Figure 9.  An enlargment of Fig. 8 showing how $W^u(\Gamma_1)$ (red surface) spirals and accumulates onto the two-dimensional strong unstable manifold $W^{uu}(\Gamma_2)$ (orange surface). Panel (a) shows a projection onto $(c, v, n)$-space with $\Sigma$ (grey plane); panel (b) shows in $\Sigma$ the respective intersection sets $\widehat{W}^u_2(\Gamma_1)$ (red curve), $\widehat{W}_0^{uu}(\Gamma_2)$ (orange curve), $\gamma^\pm_2$, and $a^\pm_k$ for $k \geq 2$

Figure 10.  An overall view in projection onto $(c, c_t, n)$-space of how $W^s(\Gamma_2)$ (blue surface) and $W^u(\Gamma_1)$ (red surface) intersect in the (non-transverse) connecting orbit $A$ (black curve), and how this generates the discrete intersection sets $a^\pm_k$ in the section $\Sigma$ (grey plane); compare with Fig. 4(a)

Figure 11.  Two views of $\Sigma$ in panels (a) and (b) illustrate how $\widehat{W}^{s, +}(\Gamma_2)$ and $\widehat{W}^{s, -}(\Gamma_2)$ (blue curves) intersect $\widehat{W}^u_0(\Gamma_0)$, $\widehat{W}^u_1(\Gamma_1)$ and $\widehat{W}^u_2(\Gamma_2)$ (red curves) in the points $a^+_k$ and $a^-_k$, respectively. Also shown are $\widehat{W}_0^{ss, \pm}(\Gamma_1)$, $\widehat{W}_0^{uu}(\Gamma_2)$ and the two intersection curves $\widehat{B}^\pm$ of the cylinder $B$; compare with Fig. 10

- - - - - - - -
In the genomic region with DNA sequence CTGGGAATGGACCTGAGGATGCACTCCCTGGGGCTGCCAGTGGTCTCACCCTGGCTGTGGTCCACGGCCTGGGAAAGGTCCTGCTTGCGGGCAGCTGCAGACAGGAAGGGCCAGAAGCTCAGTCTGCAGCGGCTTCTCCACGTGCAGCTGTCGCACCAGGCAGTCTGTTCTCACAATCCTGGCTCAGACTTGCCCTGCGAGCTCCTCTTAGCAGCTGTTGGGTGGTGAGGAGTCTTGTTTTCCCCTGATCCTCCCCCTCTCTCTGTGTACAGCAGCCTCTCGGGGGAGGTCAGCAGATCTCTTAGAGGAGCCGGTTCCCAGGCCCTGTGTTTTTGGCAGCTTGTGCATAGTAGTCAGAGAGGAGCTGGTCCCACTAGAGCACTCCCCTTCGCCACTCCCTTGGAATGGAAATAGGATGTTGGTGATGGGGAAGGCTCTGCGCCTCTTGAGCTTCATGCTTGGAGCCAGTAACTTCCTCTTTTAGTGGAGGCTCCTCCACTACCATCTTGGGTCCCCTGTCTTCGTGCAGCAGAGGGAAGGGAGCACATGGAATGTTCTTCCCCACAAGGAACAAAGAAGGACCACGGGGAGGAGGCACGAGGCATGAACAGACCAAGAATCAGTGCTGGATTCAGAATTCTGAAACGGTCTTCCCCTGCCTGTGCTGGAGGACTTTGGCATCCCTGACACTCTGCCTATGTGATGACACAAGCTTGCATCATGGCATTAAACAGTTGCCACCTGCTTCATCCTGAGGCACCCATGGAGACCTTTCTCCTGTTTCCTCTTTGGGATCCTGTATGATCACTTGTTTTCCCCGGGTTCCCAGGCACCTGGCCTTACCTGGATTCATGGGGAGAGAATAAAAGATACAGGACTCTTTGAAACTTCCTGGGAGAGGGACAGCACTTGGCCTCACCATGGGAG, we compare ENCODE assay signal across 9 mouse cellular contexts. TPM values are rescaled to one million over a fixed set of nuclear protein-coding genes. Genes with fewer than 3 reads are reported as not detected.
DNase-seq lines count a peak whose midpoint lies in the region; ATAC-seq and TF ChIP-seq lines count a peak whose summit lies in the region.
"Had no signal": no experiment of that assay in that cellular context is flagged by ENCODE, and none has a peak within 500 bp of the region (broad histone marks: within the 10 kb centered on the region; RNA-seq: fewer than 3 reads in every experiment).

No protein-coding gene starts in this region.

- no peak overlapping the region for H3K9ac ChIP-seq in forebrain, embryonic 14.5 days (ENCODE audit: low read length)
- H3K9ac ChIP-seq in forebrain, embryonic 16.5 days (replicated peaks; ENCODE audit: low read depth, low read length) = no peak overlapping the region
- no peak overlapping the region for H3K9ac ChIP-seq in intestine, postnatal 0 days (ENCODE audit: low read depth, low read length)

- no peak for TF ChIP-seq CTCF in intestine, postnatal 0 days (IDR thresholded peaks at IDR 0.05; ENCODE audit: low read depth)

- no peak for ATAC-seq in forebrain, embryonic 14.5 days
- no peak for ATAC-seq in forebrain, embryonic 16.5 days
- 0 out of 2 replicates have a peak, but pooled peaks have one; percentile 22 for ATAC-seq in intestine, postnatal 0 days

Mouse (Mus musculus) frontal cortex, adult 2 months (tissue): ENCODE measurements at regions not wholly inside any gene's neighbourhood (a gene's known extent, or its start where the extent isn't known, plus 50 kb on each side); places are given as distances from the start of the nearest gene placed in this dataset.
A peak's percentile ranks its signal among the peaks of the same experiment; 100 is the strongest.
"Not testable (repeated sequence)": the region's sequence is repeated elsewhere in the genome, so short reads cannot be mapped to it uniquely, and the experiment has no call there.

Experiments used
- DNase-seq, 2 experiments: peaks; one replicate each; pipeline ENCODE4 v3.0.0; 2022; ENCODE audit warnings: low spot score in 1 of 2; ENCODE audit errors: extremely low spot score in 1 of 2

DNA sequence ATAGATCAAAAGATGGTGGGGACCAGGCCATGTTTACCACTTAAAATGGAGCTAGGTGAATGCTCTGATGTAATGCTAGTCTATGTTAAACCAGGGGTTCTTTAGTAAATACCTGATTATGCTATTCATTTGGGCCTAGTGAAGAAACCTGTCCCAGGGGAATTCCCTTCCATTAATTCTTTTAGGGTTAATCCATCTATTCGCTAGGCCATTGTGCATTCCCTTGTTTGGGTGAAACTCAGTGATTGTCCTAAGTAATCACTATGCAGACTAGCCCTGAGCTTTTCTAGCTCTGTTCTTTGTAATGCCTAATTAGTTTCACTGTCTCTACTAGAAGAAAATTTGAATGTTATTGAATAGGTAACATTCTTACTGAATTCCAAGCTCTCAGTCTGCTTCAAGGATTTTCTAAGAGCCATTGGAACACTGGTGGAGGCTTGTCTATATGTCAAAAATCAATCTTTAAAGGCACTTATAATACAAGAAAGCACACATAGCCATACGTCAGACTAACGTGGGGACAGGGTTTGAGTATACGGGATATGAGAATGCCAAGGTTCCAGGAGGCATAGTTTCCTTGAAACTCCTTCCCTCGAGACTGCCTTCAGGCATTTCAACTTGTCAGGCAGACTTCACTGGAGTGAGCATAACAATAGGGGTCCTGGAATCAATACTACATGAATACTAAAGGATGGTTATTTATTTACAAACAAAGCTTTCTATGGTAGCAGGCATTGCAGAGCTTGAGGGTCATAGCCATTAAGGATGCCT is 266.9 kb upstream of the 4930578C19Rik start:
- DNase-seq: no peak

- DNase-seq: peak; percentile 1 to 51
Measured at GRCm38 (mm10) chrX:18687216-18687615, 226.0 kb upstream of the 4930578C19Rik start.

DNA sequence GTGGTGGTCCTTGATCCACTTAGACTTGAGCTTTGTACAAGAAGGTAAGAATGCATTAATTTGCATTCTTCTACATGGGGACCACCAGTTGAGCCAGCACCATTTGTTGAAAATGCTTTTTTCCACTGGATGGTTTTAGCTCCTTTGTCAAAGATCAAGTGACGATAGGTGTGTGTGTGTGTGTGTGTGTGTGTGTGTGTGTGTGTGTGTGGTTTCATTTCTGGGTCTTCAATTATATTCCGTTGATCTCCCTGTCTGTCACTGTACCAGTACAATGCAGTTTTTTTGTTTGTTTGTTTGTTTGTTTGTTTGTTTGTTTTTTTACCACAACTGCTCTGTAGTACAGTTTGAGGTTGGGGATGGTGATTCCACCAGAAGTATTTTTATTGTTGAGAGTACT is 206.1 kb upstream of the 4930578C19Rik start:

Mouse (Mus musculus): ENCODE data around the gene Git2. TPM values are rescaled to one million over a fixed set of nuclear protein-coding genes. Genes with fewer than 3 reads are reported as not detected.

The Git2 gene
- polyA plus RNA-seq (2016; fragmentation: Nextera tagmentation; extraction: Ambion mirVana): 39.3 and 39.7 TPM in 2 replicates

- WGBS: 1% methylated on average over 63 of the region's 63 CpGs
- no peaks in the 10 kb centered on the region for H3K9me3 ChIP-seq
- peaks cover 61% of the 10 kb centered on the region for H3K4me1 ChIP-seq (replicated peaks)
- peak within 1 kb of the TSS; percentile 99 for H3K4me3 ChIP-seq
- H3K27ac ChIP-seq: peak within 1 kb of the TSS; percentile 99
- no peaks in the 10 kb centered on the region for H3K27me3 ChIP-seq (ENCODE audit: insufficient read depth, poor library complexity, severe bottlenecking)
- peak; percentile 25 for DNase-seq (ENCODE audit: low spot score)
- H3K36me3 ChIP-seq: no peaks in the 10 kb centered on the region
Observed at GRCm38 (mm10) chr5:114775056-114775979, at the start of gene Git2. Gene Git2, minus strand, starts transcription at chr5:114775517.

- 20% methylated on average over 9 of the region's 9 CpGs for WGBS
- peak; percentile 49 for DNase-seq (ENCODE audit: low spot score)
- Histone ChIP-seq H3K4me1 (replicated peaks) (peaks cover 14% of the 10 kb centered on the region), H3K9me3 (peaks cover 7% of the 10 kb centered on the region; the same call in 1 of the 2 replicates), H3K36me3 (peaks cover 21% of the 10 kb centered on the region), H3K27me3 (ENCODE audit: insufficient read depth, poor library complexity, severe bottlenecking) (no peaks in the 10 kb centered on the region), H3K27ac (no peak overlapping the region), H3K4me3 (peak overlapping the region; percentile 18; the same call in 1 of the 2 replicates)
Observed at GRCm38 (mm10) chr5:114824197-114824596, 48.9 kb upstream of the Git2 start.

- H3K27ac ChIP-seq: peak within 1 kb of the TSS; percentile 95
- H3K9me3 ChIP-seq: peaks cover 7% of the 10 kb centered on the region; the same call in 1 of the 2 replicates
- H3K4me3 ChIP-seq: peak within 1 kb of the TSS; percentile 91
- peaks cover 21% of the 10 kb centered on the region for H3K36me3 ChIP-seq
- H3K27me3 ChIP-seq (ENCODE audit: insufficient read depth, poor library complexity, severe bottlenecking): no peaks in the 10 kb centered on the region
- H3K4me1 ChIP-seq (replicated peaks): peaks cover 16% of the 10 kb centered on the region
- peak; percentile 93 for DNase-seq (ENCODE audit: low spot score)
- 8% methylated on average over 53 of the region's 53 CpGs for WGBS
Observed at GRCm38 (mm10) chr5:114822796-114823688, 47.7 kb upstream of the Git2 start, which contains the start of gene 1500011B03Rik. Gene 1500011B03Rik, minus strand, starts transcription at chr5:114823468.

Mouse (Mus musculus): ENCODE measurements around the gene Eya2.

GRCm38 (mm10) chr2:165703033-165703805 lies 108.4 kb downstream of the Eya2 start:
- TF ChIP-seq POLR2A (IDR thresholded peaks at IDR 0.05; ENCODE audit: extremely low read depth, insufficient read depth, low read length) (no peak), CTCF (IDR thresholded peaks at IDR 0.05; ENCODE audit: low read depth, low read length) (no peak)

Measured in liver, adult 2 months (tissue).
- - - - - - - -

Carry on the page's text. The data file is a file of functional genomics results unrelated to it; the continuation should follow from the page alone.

Figure 12.  A sketch of the invariant objects in the section $\Sigma$ that give rise to the heterodimensional PtoP cycle; compare with Fig. 11

Table 1.  Parameter values used for the intracellular calcium model (1)

 $D$ $\alpha$ $k_f$ $\phi_1$ $\gamma$ $k_s$ $\varepsilon$ $k_p$ $\phi_2$ $25.0$ $0.05$ $20.0$ $2.0$ $5.0$ $20.0$ $0.2$ $20.0$ $1.0$